Paintings of melting clocks, swans reflected as elephants and a lobster-handled telephone sculpture. Such pieces are the work of renowned celebrity artist, sculptor and self-promoting ad-man, May-born, Salvador Dalí (1904-1989).
As a young man, Spanish-born Dalí (pictured above by Carl Von Vechten, 1939) moved to Paris to join the surrealist movement founded in the 1920s by the artist, Breton. They later fell out for political reasons and more, and Dalí moved to the US. However, it was Dalí who became the movement’s most well-known representative.
Dalí’s dreamlike work, inspired by the Austrian psychoanalyst, Freud, was considered by the era’s bourgeoisie to be vulgar and disturbing. Yet it was precisely this controversy that Dalí sought. He used recognisable and somewhat relatable people and objects in his work but distorted them in such a way that it encouraged mainstream audiences to look at the world from a shifted perspective. Dalí firmly believed dreams and imagination to be central to humanity, and this shaped his passion to challenge social norms.
With his meticulously groomed moustache and outrageous love of pranks (not to mention his love of the limelight), Dalí was quite a character. Living in America, he had no qualms about declaring his love of money and saving his own dollars whenever he could. He was notoriously-known for inviting large groups of friends out to dinner but when it was time for him to pay the hefty bill, he would write a cheque, scribble a sketch on the back and relax in the knowledge that no restaurateur would cash a cheque depicting his artistry! On other occasions he sold off 40,000 sheets of paper with nothing on them but his own autograph for 10 dollars apiece. Once he even turned up to give a lecture in a Rolls Royce crammed-full of cauliflower.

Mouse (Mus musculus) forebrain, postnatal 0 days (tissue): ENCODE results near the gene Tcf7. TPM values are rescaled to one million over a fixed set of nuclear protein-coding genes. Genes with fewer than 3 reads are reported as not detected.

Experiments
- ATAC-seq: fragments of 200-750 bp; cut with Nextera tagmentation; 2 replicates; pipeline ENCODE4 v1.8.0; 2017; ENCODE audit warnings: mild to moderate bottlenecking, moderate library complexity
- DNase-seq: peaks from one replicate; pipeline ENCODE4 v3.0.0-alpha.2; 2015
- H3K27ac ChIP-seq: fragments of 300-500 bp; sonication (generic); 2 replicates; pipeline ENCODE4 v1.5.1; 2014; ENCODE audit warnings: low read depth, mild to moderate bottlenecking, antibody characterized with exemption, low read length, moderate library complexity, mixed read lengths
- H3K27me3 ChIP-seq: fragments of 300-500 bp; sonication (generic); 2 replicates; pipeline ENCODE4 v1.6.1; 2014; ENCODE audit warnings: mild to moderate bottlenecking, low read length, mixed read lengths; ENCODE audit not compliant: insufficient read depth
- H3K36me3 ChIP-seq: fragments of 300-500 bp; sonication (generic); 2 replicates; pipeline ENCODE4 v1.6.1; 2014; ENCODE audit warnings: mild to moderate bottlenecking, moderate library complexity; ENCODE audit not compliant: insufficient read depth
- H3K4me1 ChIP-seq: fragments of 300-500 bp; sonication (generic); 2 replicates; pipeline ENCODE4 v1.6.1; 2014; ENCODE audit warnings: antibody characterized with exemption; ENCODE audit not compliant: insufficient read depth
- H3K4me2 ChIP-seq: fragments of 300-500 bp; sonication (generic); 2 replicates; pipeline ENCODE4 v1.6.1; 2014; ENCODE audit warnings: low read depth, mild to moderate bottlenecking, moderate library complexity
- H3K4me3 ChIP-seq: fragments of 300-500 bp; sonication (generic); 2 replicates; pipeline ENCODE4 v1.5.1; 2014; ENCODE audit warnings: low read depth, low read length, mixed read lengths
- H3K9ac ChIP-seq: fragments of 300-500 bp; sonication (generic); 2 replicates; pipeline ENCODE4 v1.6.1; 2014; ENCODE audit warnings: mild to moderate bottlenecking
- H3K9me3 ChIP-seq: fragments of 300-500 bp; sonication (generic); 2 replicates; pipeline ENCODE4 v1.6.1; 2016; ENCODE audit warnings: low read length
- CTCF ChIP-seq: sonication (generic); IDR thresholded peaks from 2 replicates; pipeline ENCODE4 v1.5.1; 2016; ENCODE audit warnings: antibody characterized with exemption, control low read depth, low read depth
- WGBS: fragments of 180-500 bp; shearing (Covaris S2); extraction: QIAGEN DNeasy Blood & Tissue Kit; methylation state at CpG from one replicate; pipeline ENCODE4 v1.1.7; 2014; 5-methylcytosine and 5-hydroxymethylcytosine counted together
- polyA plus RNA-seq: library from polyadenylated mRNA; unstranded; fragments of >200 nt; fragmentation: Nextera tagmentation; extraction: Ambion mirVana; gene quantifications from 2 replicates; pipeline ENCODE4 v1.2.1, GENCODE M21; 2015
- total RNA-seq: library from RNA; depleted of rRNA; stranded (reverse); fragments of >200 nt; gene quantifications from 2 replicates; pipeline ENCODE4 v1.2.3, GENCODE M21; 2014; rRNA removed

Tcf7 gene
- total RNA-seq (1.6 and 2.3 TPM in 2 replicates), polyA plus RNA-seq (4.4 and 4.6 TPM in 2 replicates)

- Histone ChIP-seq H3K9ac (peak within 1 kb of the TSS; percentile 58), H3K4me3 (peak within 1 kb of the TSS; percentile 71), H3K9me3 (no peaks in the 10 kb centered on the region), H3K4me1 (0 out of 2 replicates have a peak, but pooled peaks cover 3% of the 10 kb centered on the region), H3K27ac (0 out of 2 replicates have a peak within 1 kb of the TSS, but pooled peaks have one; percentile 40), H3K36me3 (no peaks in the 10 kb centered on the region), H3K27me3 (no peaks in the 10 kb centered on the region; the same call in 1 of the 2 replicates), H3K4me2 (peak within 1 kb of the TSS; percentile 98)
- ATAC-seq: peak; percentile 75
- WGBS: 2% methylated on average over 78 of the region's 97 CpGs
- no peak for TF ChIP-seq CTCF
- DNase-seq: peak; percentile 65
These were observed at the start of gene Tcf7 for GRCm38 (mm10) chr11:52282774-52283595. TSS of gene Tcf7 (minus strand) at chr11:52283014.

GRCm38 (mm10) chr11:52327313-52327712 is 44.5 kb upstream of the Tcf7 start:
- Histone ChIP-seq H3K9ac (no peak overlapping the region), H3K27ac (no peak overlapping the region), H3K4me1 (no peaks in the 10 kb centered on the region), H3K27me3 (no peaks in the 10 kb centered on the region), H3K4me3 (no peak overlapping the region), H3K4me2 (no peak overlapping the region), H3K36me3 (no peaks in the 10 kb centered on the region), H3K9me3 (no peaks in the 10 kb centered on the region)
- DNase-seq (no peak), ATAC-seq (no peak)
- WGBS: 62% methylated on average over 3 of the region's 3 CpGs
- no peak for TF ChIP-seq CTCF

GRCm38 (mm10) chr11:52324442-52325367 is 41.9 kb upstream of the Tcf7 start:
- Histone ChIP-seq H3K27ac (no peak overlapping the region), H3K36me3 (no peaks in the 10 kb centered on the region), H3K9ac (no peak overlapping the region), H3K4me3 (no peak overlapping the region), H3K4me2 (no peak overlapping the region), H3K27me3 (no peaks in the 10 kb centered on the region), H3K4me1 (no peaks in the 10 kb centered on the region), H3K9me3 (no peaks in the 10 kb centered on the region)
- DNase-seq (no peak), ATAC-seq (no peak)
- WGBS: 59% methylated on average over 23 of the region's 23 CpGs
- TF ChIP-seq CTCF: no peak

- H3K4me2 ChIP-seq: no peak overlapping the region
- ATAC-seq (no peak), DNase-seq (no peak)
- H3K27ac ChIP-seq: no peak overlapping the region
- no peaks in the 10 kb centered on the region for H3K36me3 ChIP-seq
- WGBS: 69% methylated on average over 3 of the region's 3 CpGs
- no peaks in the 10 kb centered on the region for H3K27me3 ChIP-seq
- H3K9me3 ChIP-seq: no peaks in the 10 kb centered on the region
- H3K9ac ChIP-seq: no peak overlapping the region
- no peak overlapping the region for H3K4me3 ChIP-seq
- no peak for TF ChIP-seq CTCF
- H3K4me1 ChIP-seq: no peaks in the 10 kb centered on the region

He had many famous friends over his lifetime, including Elvis Presley and John Lennon, and influenced pop artists such as Andy Warhol. And though today his galleried works are globally-revered, I’ve no doubt that he would be just as pleased to know that the lollipop-brand Chupa Chups still use the logo he designed for them back in 1969.
Salvador Dalí continues to influence pop culture: Lady Gaga, Joss Stone and The Eurythmics are but a few modern music artists who have taken inspiration from his works at one time or another and some argue that it’s actually Dalí’s famous moustache currently trending on posters and coffee mugs!
But whether he’s your cup of tea or not, it is fair to say Salvador Dalí’s legacy of bringing modern art to the masses continues on.
Deborah is a freelance writer with an appetite for travel, books and blue cheese. She has worked in colleges and universities in the UK and Australia and also resided in Hong Kong and the UAE. Deborah is a flexible learning enthusiast, who achieved her arts degree majoring in Communications and Sociology through distance learning.